“For me this is an important process to go through because one of the biggest takeaways from my time as a manager is that power in name doesn’t always translate to power in practice. There seem to be far greater forces dictating how much influence any one person has beyond their position or their title. Being good at playing the system, cutting deals and politicking often endow someone with far more power than having actually good ideas.”

    This point is elegantly made in “Voyna i Mir” (“War and Peace”, as you obviously know). Recall when Price Andrey joined the Russian army as a staff officer in Kutuzov’s entourage, he quickly realised that military rank did not necessarily correspond to equivalent power. I accept, it goes without saying, that social status then was a major factor, not that that has completely disappeared today.

    In the City sometimes all a title has meant is the right to a company car, plus a few other perks, which again won’t be news to you.

    A more serious problem is that determination when walking a chosen path might well cross the line into obsession. When I was involved in the running of clubs, I was careful to ensure, as far as I was able to, that the treasurer was not a gambler. This paid off, in a negative sense, when a rival body found a bank account emptied … This also happened to a firm of solicitors that I had dealings with; one of the partners loved punting in stock market esoterica (putting it politely), he raided the firm’s funds in a big way when his investments went south. In my opinion neither man (yes, the were both male) was ordinarily dishonest, they just got buffeted by events and deluded themselves that one more heave to put things right would do; if, indeed, they were thinking at all in what must have been a low point in their respective lives.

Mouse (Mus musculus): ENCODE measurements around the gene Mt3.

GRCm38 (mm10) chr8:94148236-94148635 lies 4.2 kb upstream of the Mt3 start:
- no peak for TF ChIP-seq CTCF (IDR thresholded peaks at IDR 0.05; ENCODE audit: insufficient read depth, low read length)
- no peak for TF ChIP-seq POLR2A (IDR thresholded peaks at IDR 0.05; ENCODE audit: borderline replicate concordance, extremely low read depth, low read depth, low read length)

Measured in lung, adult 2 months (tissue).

2. Izzy’s post was a classic example of what happens when a journalist goes outside her beat. I was a scientist back in the 1980’s. Muller’s conduct was not transgressive; it was bureaucratic. Scientists would always present their latest research to a grant board as if it was going to be their future research. (This gave them a better apparent retrospective record.) Their future research was thus always “off the books.” The grant reviewers were wise to this game, but they too, had to have a good retrospective record of grant awards. Everybody was happy (except perhaps for junior scientists without a corpus of work), and science got done.

  3. On Intercepted, a podcast of The Intercept, Ryan Grimm, Intercept’s DC Bureau chief, interviews Ro Khanna, the Democratic congressman form California. At the end of the interview Grimm asked Khanna if it wasn’t time for Biden to drop the Assange case. Khanna said, he was in favor of it, then mentioned problems with Assange’s behavior: not well redacted documents that put in danger people. This argument has been debunked but Grimm didn’t follow up.
    I’m quite sure Grimm knows the truth but found it convenient not to go further, because as Intercept’s DC chief he wants his calls picked up in future.
    I applaude both for talking and taking a position about Assange’s treatment, but it also meant keeping a smear alive.
    What’s your opinion ?